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texel3d

Variance Shadow Mapping: gradient color instead of shadows

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texel3d    156
hi, i try to implement Variance Shadow Mapping in DirectX 9 and i have strange results. As you can see on this picture, the shadow is not 100% dark but it is a gradient of color. http://texelinside.free.fr/bugs/vsm.jpg http://texelinside.free.fr/bugs/vsm2.jpg The more it is far from the shadow caster, the darker it is. Why ? I have read the VSM paper from GPU Gems 3. I am not an expert in math. I have done some research on google and it seems that the smaller the variance is, the higher is the probability to have something equal. Does it mean that the smaller is my variance the higher is my probability to have no shadows ? I think i am wrong but i don't know how to solve my problem and i don't know how to understand what i do not understand ( and what i have to understand ) :( This is my pixel shader to compute the depth maps:
Quote:
void PS_ShadowMap( float4 Depth : TEXCOORD0, out float4 Color : COLOR ) { // Depth is z / w Color.x = Depth.z / Depth.w; Color.y = Color.x*Color.x; Color.z = 0.0f; Color.w = 0.0f; }
Here is my code to compute shadow contribution
Quote:
float g_MinVariance = 0.00002f; float ChebyshevUpperBound( float2 Moments, float t) { float p = ( t <= Moments.x ); float Variance = Moments.y - ( Moments.x * Moments.x ); Variance = max( Variance, g_MinVariance); float d = t - Moments.x; float p_max = Variance / (Variance + d*d); return max(p,p_max); } float ShadowContribution( float2 LightTexCoord, float DistanceToLight) { float2 Moments = tex2D( g_SamplerShadowMap, LightTexCoord ).xy; return ChebyshevUpperBound(Moments,DistanceToLight); } float ComputeShadow( float2 i_TextCoord, float i_ZReceiver) { if( i_TextCoord.x < 0.0f || i_TextCoord.x > 1.0f ) return 1.0f; if( i_TextCoord.y < 0.0f || i_TextCoord.y > 1.0f ) return 1.0f; float2 Moments = tex2D( g_SamplerShadowMap, i_TextCoord ).xy; return ChebyshevUpperBound(Moments,i_ZReceiver); }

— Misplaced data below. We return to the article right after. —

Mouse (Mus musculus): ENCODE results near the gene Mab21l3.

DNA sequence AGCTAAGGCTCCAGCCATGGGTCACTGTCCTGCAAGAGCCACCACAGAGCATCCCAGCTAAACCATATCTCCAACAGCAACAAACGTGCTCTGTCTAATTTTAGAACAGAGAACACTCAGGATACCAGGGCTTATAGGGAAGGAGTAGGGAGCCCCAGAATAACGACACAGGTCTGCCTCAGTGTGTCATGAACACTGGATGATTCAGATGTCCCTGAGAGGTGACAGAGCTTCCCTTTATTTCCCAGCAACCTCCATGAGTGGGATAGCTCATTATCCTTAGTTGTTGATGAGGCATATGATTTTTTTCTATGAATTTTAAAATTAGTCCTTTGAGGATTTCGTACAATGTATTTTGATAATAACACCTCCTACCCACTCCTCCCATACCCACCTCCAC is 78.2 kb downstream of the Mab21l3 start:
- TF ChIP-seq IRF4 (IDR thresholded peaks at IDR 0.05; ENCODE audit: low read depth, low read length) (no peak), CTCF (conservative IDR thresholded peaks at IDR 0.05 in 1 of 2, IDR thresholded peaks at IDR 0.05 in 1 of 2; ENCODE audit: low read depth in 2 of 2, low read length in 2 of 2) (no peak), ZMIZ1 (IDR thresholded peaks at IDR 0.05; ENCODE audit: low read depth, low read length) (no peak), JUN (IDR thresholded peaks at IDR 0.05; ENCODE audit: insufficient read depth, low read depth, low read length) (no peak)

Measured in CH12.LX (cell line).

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AndyTX    806
Lower your min variance until you see any speckling artifacts, then raise it ever-so-slightly. Also make sure to keep your light range (near/far) as tight as possible to maximize the utility of the precision in the shadow map.

You also might want to try using a linear depth metric. If you're using a spotlight, try something like length(point_in_view_space) normalized to [0,1]. If you're using a directional light, the normalized view space Z is fine (don't divide by W). In any case make sure that how you compute this depth is consistent between your shadow generation pass and your rendering w/ shadows pass.

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